Dealers must relinquish control of the sales process to their customers and accept a new role if they are to survive in the digital age, automotive industry experts have warned.
Retailers in other sectors such as Apple, as well as generalist online retailers like Amazon, are forging ahead in how they sell to customers, but the motor industry is lagging behind, a panel assembled to discuss the challenges facing the motor industry at an‘automotive leaders’ event organised by automotive ecommerce expert Summit.
And, while the majority of the panel agreed there will always be a role for the physical dealership, it is a shifting role that automotive businesses must embrace quickly if they are to remain relevant.
The panel comprised Haymarket Automotive editorial director Jim Holder, Auto Trader market research and insight director Nick King, James Davies of location technology firm GroundTruth, Hugh Williams of market and advertising data company Exchange Wire, and Tony Patterson (pictured), director of automotive at Summit.
Making the process of buying a car easier, limiting the amount of choice available and understanding exactly where customers are in the purchase journey are all key adjustments that the industry – and dealers in particular – must make, according to the panel.
“Car buyers no longer need a salesman at a dealer,” said Holder.
“They need a customer service agent because the chances are they’ve done their research and they already know what they want to buy; they don’t need or want to be sold to. Traditionally, the dealer and, to some extent the OEMs, have held the control in the sales process but now that control lies with the consumer.”
More than half of car buyers report the most frustrating thing about the process is the level of choice they have to wade through and 62% also claim that having to deal with forecourt staff is “a pain”.
Meanwhile, Summit’s own research reveals that nearly two in five (39%) consumers would consider buying a car more often if the process was easier.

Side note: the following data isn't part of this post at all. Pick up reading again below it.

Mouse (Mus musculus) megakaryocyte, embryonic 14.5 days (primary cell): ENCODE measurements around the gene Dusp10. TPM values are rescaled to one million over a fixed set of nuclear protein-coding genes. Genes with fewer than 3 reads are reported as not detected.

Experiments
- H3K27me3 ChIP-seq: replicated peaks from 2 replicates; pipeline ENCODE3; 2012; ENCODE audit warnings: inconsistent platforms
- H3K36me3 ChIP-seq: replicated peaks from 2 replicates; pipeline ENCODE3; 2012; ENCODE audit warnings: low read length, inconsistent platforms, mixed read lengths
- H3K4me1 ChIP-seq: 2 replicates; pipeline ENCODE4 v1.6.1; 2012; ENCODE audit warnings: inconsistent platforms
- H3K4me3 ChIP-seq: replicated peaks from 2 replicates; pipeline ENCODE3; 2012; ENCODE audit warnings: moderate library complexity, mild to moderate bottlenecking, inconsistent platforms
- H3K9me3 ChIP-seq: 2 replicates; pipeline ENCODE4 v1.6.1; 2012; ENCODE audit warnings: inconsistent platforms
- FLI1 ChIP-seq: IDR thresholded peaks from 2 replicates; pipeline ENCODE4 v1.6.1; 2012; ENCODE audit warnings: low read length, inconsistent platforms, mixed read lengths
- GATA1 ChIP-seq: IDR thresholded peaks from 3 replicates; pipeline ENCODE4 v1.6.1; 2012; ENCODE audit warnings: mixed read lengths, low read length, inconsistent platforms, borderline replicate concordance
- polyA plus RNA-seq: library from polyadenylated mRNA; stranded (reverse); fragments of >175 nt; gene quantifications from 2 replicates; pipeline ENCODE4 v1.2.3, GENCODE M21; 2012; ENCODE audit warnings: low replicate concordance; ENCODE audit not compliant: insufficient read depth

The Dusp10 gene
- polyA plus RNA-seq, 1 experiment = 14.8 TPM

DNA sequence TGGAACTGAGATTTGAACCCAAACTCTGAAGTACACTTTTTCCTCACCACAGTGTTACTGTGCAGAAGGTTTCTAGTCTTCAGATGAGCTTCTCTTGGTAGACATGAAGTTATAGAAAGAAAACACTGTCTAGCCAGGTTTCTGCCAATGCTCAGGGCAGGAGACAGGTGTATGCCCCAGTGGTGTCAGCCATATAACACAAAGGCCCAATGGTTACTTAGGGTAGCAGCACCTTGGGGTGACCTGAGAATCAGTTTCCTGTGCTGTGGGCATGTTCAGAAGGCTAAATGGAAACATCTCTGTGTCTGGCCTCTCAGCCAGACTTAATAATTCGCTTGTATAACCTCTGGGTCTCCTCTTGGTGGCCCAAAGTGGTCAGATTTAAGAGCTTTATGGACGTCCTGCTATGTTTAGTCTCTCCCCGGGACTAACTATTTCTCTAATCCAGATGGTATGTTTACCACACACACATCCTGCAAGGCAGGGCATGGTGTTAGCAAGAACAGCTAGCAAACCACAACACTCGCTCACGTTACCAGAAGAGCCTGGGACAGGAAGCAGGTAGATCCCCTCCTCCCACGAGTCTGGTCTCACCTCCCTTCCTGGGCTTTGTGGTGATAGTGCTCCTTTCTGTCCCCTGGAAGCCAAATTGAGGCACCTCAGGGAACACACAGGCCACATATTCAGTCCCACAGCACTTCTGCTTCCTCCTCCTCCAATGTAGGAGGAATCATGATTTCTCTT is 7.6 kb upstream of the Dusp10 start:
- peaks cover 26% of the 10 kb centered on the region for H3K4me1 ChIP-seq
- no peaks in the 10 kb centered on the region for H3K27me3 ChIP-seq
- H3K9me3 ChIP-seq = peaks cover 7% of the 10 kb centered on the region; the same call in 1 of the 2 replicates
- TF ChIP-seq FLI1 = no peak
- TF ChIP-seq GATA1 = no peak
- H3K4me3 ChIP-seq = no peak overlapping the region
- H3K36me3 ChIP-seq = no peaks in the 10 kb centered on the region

Consumers are also arriving at the active purchase point far more informed than ever before, thanks to the increase in online reviews, forums and social media channels, further altering the role of the sales executive.
The panel agreed that dealers now need to be empathetic and understand at the first point of contact where the customer is in the purchase journey, citing Apple stores as a good illustration of how to process customers differently, depending on whether or not they already know what they want.
As online car sales become increasingly commonplace, manufacturers and dealers must also balance the offline and online customer experience by enhancing integration between the data collected by ecommerce sites and the franchised dealer network.
With the consumer’s research and purchase journey already at hand when a customer visits a dealership, sales executives should already know what models and specifications are of interest, rather than forcing the customer to repeat the digital process in person.
Patterson explained that getting this right is key to the success of the omnichannel experience.
He said: “It is important for dealers and OEMs to break down silos and ensure they all have a 360-degree view of the customer, no matter what their touchpoint.
“Online gives access to a wealth of data, but it is important to connect the dots and share information otherwise it will lead to customer frustration rather than satisfaction.
“Whether the automotive industry likes it or not, consumers are living in an Amazon-driven world and this is affecting how they want to buy their cars.
“Dealers and OEMs need to work together and act like retailers to deliver the omnichannel car buying experience that customers today demand.”
“The car industry is a slow mover,” said Holder.
“There is much more of an emotional investment made in buying a car than buying clothes or a phone online.
“That, plus the complexity of selling cars is why there is inertia in our industry, where there isn’t elsewhere. But the pivot is already happening and will only accelerate and dealers must be part of that.”